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On 5 Nov. 1549 the House ordered Sir William Babthorpe, John Cock II, John Gwillim and (Sir) Nicholas Hare to ‘excuse the appearance of Mr. Palmer, burgess, before the justices of the common pleas, returned in attaint’. The designation ‘burgess’ in the minute for the order in the Journal rules out the identification of this recipient of privilege with the John Palmer who was then a knight of the shire for Sussex, and as neither the returns nor the list of Members revised for the final session includes a namesake of the Sussex knight, the Journal entry furnishes the only evidence for a second Palmer elected to the Parliament of 1547.
As Palmer’s name does not occur on the list of Members for the final session, it follows that he had been replaced as a Member by 1552, but whether withdrawal, ejection or death accounts for this is unknown. Leaving aside the possibilities of withdrawal or ejection, the commonness of his name renders any attempt to establish his identity from among those known to have died between 1549 and 1552 highly speculative. The same reservation attaches to any cases before the court of common pleas, and scrutiny of its plea roll for Michaelmas term 1549 for evidence of an action interrupted by the invocation of privilege has proved fruitless. Of the numerous Palmers then being sued in the court none was a resident of a parliamentary borough and most were of humble status. Only two of the cases relate to gentlemen, and both of these were cases which had extended over several years. The less significant concerned William Palmer of Mucking, Essex, accused of breaking into a nearby close and causing damage estimated at £5. The other involved John Palmer of Upper Lemington, Gloucestershire, who was being sued for a debt of £120 by Thomas Wenman of Witney, Oxfordshire, as executor of the will of his father Richard Wenman (d.1534). Twice ordered to appear during Michaelmas term this John Palmer failed to respond and in November a further date was fixed for his appearance. If he answered the summons it is not recorded in the plea roll for the Hilary term. This case was almost certainly linked with another for the same amount brought by Thomas Onslow of London against Thomas Kynaston of Otley, Shropshire, in the same court, as is made clear by a third suit in which Onslow sued both Kynaston and Palmer for various smaller sums. A sheepowner, described by an adversary as a ‘man of great possessions’, John Palmer was allied to several families of importance in the marches and had been active in local affairs, albeit in a minor capacity, since the 1520s. At least two of his kinsmen, Sir Fulke Greville and George Willoughby, were Members of the Parliament of 1547. As a Gloucestershire man he could have enjoyed the patronage of the Protector Somerset or Admiral Seymour, as a relative of Willoughby that of the Earl of Warwick, and as a lessee of lands at Toddenham held by Secretary Petre that of Petre. With such sponsorship John Palmer could have obtained a seat almost anywhere at the elections in 1547 or at a by-election in the following two years. The main objection to his identification with the Member is that he did not die until 21 July 1353, so that he could not have been removed from the list of Members as having died before the final session. No other reason for his withdrawal can be surmised unless it was that the matter of the privilege backfired on him, but this is unlikely.2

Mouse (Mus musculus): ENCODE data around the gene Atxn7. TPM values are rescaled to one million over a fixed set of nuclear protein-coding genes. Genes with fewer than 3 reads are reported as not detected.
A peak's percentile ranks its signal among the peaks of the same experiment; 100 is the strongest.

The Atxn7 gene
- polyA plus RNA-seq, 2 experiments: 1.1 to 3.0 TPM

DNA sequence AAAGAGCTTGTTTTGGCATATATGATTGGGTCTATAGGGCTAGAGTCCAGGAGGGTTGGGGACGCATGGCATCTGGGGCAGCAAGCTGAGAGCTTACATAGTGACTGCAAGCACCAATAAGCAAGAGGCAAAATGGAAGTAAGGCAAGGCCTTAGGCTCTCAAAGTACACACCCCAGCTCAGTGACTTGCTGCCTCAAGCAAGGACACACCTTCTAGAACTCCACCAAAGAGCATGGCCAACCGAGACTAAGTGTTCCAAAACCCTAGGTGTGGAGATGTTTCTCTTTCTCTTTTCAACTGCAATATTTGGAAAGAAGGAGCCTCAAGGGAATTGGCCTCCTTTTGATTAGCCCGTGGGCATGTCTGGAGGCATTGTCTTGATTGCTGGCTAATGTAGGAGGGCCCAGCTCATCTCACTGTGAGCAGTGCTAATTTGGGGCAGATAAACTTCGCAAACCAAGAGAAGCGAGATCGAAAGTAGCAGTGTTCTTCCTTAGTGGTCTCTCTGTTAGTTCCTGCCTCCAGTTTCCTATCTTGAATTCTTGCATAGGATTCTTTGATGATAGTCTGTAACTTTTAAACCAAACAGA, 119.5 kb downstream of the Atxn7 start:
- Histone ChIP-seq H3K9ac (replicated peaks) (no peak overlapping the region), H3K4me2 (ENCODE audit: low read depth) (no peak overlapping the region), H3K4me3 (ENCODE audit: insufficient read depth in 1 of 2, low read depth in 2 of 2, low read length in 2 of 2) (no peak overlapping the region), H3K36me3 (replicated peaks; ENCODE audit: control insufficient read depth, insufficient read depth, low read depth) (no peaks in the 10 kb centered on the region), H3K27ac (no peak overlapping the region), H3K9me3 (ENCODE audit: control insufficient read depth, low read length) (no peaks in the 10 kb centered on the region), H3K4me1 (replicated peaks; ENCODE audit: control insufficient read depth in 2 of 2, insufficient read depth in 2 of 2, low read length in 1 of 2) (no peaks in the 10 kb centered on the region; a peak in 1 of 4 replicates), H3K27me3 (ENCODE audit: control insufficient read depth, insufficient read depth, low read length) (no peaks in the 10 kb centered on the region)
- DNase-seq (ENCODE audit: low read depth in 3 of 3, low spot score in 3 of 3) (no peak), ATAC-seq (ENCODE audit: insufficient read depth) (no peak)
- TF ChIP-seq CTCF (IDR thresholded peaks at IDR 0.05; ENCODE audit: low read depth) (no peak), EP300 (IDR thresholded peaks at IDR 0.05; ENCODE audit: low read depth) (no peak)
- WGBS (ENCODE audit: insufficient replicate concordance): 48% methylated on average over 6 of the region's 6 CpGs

Ref Volumes: 1509-1558
Authors: Alan Davidson / A. D.K. Hawkyard
- 1. Did not serve for the full duration of the Parliament; CJ, i. 11.
- 2. CP40/1138, r. 242v, 1139, rr. 73, 607v, 611, 1140, 1141, r. 72, 1142, rr. 264, 295, 1143; LP Hen. VIII, iii, vi; Bristol and Glos. Arch. Soc. Trans. liv. 156; Vis. Glos. (Harl. Soc. xxi), 119; Vis. Warws. (Harl. Soc. xi), 171, 220, 222; VCH Glos. vi. 252; PCC 21 Hogen, 16 Tashe, 74 Noodes; C142/100/45.